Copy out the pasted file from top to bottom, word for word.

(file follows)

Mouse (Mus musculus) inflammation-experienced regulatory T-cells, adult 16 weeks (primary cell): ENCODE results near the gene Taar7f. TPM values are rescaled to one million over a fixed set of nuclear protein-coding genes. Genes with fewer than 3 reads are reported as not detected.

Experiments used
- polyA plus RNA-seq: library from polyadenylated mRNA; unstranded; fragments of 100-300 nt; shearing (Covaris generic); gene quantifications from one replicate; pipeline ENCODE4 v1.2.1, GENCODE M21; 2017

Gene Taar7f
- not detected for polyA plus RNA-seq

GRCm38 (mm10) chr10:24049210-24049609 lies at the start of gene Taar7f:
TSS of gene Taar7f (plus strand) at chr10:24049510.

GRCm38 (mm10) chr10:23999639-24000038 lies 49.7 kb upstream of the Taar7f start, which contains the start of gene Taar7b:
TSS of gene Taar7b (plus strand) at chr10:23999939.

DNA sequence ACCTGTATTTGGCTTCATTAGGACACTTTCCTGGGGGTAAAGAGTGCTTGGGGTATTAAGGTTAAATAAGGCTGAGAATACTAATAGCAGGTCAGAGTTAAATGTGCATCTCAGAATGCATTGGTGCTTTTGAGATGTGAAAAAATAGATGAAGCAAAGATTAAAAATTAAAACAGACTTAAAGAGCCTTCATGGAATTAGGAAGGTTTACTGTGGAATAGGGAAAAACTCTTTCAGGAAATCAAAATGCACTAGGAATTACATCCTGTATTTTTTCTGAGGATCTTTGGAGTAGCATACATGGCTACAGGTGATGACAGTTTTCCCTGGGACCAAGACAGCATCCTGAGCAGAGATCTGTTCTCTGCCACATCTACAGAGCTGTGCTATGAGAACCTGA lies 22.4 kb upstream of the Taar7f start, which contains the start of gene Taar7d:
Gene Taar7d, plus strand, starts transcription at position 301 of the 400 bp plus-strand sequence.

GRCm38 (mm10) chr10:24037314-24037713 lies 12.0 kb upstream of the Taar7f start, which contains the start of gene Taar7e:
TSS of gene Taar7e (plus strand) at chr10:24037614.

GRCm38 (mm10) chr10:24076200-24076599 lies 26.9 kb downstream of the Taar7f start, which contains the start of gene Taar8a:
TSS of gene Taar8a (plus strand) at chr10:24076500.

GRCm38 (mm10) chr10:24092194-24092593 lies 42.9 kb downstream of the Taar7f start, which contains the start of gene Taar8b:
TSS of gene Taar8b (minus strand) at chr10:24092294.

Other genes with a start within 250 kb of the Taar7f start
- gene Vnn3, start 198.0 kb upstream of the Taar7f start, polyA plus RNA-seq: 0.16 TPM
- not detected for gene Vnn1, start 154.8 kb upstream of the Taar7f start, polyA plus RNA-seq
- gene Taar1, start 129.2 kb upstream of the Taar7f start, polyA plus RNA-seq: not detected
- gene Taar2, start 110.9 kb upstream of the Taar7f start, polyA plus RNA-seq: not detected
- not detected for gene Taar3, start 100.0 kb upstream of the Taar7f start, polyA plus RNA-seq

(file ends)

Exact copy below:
Mouse (Mus musculus) inflammation-experienced regulatory T-cells, adult 16 weeks (primary cell): ENCODE results near the gene Taar7f. TPM values are rescaled to one million over a fixed set of nuclear protein-coding genes. Genes with fewer than 3 reads are reported as not detected.

Experiments used
- polyA plus RNA-seq: library from polyadenylated mRNA; unstranded; fragments of 100-300 nt; shearing (Covaris generic); gene quantifications from one replicate; pipeline ENCODE4 v1.2.1, GENCODE M21; 2017

Gene Taar7f
- not detected for polyA plus RNA-seq

GRCm38 (mm10) chr10:24049210-24049609 lies at the start of gene Taar7f:
TSS of gene Taar7f (plus strand) at chr10:24049510.

GRCm38 (mm10) chr10:23999639-24000038 lies 49.7 kb upstream of the Taar7f start, which contains the start of gene Taar7b:
TSS of gene Taar7b (plus strand) at chr10:23999939.

DNA sequence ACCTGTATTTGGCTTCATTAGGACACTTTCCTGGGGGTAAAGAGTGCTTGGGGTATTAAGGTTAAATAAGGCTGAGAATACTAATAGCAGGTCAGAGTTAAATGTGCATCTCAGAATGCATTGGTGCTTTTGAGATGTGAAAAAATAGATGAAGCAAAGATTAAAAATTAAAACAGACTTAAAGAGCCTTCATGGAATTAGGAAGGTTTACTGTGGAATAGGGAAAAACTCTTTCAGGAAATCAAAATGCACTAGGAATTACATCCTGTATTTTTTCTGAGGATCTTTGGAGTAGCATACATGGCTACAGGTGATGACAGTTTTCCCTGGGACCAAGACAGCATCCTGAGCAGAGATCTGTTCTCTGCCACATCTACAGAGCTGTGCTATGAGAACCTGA lies 22.4 kb upstream of the Taar7f start, which contains the start of gene Taar7d:
Gene Taar7d, plus strand, starts transcription at position 301 of the 400 bp plus-strand sequence.

GRCm38 (mm10) chr10:24037314-24037713 lies 12.0 kb upstream of the Taar7f start, which contains the start of gene Taar7e:
TSS of gene Taar7e (plus strand) at chr10:24037614.

GRCm38 (mm10) chr10:24076200-24076599 lies 26.9 kb downstream of the Taar7f start, which contains the start of gene Taar8a:
TSS of gene Taar8a (plus strand) at chr10:24076500.

GRCm38 (mm10) chr10:24092194-24092593 lies 42.9 kb downstream of the Taar7f start, which contains the start of gene Taar8b:
TSS of gene Taar8b (minus strand) at chr10:24092294.

Other genes with a start within 250 kb of the Taar7f start
- gene Vnn3, start 198.0 kb upstream of the Taar7f start, polyA plus RNA-seq: 0.16 TPM
- not detected for gene Vnn1, start 154.8 kb upstream of the Taar7f start, polyA plus RNA-seq
- gene Taar1, start 129.2 kb upstream of the Taar7f start, polyA plus RNA-seq: not detected
- gene Taar2, start 110.9 kb upstream of the Taar7f start, polyA plus RNA-seq: not detected
- not detected for gene Taar3, start 100.0 kb upstream of the Taar7f start, polyA plus RNA-seq